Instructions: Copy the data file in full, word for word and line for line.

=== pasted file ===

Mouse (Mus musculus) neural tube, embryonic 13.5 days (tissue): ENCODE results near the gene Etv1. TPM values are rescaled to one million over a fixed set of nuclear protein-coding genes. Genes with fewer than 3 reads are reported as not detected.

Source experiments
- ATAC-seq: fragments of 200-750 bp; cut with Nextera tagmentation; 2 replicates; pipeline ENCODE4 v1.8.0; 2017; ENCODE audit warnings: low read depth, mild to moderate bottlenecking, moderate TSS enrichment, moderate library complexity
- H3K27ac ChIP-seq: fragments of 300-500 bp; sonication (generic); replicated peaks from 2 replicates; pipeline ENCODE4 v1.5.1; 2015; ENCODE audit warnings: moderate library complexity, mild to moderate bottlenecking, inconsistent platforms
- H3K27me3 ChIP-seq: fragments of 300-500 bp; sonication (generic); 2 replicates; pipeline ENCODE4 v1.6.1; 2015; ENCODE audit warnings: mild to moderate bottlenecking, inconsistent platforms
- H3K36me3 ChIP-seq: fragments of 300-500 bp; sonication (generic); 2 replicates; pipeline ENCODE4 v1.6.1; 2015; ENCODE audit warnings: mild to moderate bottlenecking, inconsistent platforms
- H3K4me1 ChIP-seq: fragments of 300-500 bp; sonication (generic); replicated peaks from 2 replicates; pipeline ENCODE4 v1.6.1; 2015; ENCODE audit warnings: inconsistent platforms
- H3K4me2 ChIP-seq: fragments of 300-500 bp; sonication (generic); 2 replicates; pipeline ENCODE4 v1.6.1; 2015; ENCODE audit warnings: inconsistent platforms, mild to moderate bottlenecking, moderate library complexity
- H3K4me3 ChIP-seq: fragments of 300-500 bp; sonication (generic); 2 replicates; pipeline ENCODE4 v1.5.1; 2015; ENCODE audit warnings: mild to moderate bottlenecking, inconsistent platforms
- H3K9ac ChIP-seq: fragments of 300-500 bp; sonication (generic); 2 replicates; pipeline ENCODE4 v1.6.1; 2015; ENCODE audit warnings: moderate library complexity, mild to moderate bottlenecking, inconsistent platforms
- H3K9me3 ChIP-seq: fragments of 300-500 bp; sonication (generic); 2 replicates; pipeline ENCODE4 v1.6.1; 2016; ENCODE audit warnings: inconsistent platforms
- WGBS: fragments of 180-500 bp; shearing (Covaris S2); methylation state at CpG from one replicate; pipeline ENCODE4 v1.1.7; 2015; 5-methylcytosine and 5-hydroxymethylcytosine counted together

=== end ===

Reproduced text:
Mouse (Mus musculus) neural tube, embryonic 13.5 days (tissue): ENCODE results near the gene Etv1. TPM values are rescaled to one million over a fixed set of nuclear protein-coding genes. Genes with fewer than 3 reads are reported as not detected.

Source experiments
- ATAC-seq: fragments of 200-750 bp; cut with Nextera tagmentation; 2 replicates; pipeline ENCODE4 v1.8.0; 2017; ENCODE audit warnings: low read depth, mild to moderate bottlenecking, moderate TSS enrichment, moderate library complexity
- H3K27ac ChIP-seq: fragments of 300-500 bp; sonication (generic); replicated peaks from 2 replicates; pipeline ENCODE4 v1.5.1; 2015; ENCODE audit warnings: moderate library complexity, mild to moderate bottlenecking, inconsistent platforms
- H3K27me3 ChIP-seq: fragments of 300-500 bp; sonication (generic); 2 replicates; pipeline ENCODE4 v1.6.1; 2015; ENCODE audit warnings: mild to moderate bottlenecking, inconsistent platforms
- H3K36me3 ChIP-seq: fragments of 300-500 bp; sonication (generic); 2 replicates; pipeline ENCODE4 v1.6.1; 2015; ENCODE audit warnings: mild to moderate bottlenecking, inconsistent platforms
- H3K4me1 ChIP-seq: fragments of 300-500 bp; sonication (generic); replicated peaks from 2 replicates; pipeline ENCODE4 v1.6.1; 2015; ENCODE audit warnings: inconsistent platforms
- H3K4me2 ChIP-seq: fragments of 300-500 bp; sonication (generic); 2 replicates; pipeline ENCODE4 v1.6.1; 2015; ENCODE audit warnings: inconsistent platforms, mild to moderate bottlenecking, moderate library complexity
- H3K4me3 ChIP-seq: fragments of 300-500 bp; sonication (generic); 2 replicates; pipeline ENCODE4 v1.5.1; 2015; ENCODE audit warnings: mild to moderate bottlenecking, inconsistent platforms
- H3K9ac ChIP-seq: fragments of 300-500 bp; sonication (generic); 2 replicates; pipeline ENCODE4 v1.6.1; 2015; ENCODE audit warnings: moderate library complexity, mild to moderate bottlenecking, inconsistent platforms
- H3K9me3 ChIP-seq: fragments of 300-500 bp; sonication (generic); 2 replicates; pipeline ENCODE4 v1.6.1; 2016; ENCODE audit warnings: inconsistent platforms
- WGBS: fragments of 180-500 bp; shearing (Covaris S2); methylation state at CpG from one replicate; pipeline ENCODE4 v1.1.7; 2015; 5-methylcytosine and 5-hydroxymethylcytosine counted together